18 February, 2010

Welcome to Uncle Sam's Plantation

An individual with which I have had cause to converse on many aspects of "liberty" and "freedom" through a common friend on Facebook presented the following in response to this article on townhall.com:

Welcome to Uncle Sam's Plantation by Richard N. Mumm

To me, it does not strain credulity to see the “rich capitalists” opting for the pseudo-security of the nanny state. Certainly there are many who still prefer to rise or fall on the merits of their ideas and of their hard work, but the vast majority of American business leaders are no longer “entrepreneurs,” but rather “bureaucrats” who are skilled enough and politically savvy enough to have risen through the ranks of management at large companies and now find themselves “leading” perhaps hundreds of thousands of employees and grossing upwards of a hundred billion US dollars in a year.

If the truth be known, most of these business “leaders” couldn’t lead ants to a picnic. Their skills aren’t as product visionaries or as motivators of the masses—they are accounting and finance majors, who know how to make the numbers for the next quarter... how to leverage the company’s assets to create the illusion of even greater power, savvy, and wealth. But they are slaves to the stock and bond market—to the fund managers and analysts who dictate the destinies of their market valuation and hence their longevity as executives. For to have your company falter, even slightly, vis-à-vis the analysts’ market forecasts is to risk a fall from grace and an ouster from the halls of privilege.

So they become more and more timid—fearful of a misstep—more attuned to the vagaries of international arbitrage than to the markets they supposedly serve. They become Machiavellian masters of intrigue in the boardroom and expert at passing the buck and the blame—ignoble toadies bowing down to whatever power they see might prolong their reign another month, another day, just for one more hour. Risk becomes the enemy, they come to value the safety of certainty above the possibility of achievement and the government is the mother lode of certainty.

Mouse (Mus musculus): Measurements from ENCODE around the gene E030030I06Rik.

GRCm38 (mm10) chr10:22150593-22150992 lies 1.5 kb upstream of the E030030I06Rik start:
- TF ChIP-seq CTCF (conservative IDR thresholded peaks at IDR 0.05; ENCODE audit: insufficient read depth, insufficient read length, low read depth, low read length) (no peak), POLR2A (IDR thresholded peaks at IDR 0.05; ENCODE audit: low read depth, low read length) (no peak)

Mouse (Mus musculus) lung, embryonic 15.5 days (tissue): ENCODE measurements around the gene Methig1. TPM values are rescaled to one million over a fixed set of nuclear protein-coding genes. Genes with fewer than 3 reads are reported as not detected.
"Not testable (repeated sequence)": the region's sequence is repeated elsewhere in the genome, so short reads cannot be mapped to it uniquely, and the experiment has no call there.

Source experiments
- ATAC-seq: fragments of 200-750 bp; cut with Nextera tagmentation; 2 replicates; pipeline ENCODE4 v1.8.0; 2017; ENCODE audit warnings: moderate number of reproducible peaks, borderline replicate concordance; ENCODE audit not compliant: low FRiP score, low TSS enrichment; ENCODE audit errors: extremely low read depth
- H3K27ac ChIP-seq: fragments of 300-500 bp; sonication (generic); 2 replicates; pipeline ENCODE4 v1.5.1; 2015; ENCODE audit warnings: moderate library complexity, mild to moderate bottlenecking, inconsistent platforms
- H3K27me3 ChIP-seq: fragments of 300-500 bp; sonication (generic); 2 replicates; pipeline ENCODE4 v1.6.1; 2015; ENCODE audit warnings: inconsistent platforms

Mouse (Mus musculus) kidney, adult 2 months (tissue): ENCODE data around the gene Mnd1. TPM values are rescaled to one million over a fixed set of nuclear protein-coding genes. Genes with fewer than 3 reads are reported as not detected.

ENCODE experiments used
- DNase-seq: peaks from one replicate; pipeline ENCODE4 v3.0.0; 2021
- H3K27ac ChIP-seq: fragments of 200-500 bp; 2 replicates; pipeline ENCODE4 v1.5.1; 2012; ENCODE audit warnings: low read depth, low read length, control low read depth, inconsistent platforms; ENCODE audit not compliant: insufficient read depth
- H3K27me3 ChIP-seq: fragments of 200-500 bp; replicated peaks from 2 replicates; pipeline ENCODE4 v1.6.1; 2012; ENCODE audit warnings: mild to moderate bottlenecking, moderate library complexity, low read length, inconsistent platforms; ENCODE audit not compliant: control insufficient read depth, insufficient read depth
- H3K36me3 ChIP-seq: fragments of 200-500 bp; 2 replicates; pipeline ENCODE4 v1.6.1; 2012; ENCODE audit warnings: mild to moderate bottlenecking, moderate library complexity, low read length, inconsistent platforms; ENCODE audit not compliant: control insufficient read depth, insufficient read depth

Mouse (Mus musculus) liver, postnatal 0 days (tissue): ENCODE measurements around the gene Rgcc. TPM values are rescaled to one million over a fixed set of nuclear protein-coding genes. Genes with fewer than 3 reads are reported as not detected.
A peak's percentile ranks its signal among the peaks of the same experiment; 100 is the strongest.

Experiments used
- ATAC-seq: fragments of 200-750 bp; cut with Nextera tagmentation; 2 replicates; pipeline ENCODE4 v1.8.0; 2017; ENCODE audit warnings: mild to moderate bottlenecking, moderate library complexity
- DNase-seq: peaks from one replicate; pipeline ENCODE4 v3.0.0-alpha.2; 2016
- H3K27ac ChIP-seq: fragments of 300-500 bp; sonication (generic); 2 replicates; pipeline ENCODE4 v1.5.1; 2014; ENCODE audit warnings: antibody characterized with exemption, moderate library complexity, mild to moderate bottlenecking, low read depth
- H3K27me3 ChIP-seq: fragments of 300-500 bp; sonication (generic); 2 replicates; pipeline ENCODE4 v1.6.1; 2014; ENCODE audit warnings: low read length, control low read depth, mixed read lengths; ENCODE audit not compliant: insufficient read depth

“Uncle Sugar” is really the only entity who can propel a business leader into the enviable position every professional gambler knows as “hitting the middle.” This is where the savvy bookie has found “takers” who will cover each end of a point spread, offsetting the risk to the bookie BUT, and this is the sweetness of “catching a middle,” they leave a portion of the betting line uncovered, so that, if the resulting scores for the contest bet on fall within a certain range, the bookie collects from both bettors but if the result isn’t favorable, the two bettors cover one another (the loser pays off the winner through the bookie). Thus, in catching a middle, the bookie collects a payoff without really incurring a risk. This is what the government can do for a business. In fact it was exactly what it did for investment banks who joined with commercial banks to create an unholy alliance that almost took down the economies of the industrialized world.

HOW? Through the government’s (read: the Federal Reserve’s) unlimited capacity to “create” money COUPLED WITH the government’s (read: Fannie Mae and Freddy Mac) willingness to underwrite TRILLIONS of dollars in extremely risky loans that, absent the government assurance of acceptance of this risk, sane bankers would NEVER have issued. BUT, with the government accepting the risk of loss AND the banks reaping the fees and interest when the loans were good, they had found that sweet spot promising UNLIMITED gain with NO POSSIBILITY of loss. Viola! The “bookies” had caught their middle—and what a middle it was. They couldn’t pump loans out the door fast enough (or rake in the cash proceeds fast enough). Profits soared, stock went through the roof, bonuses were stratospheric, God was in His heaven and all was indeed right with the world!

If you were a banker, you damned better be churning the loans or you and your company were going to be left in the dust and pretty soon you’d be hanging out your shingle as a former bank exec. There were few who didn’t get the message and still fewer who didn’t answer the bell with all the enthusiasm that hundred million dollar bonuses can muster.

Then the music stopped and lo and behold someone had stolen ALL the chairs. There was NO PLACE to sit down and EVERYONE was left holding the bag! Welcome to the present!

Welcome to Uncle Sam's Plantation.

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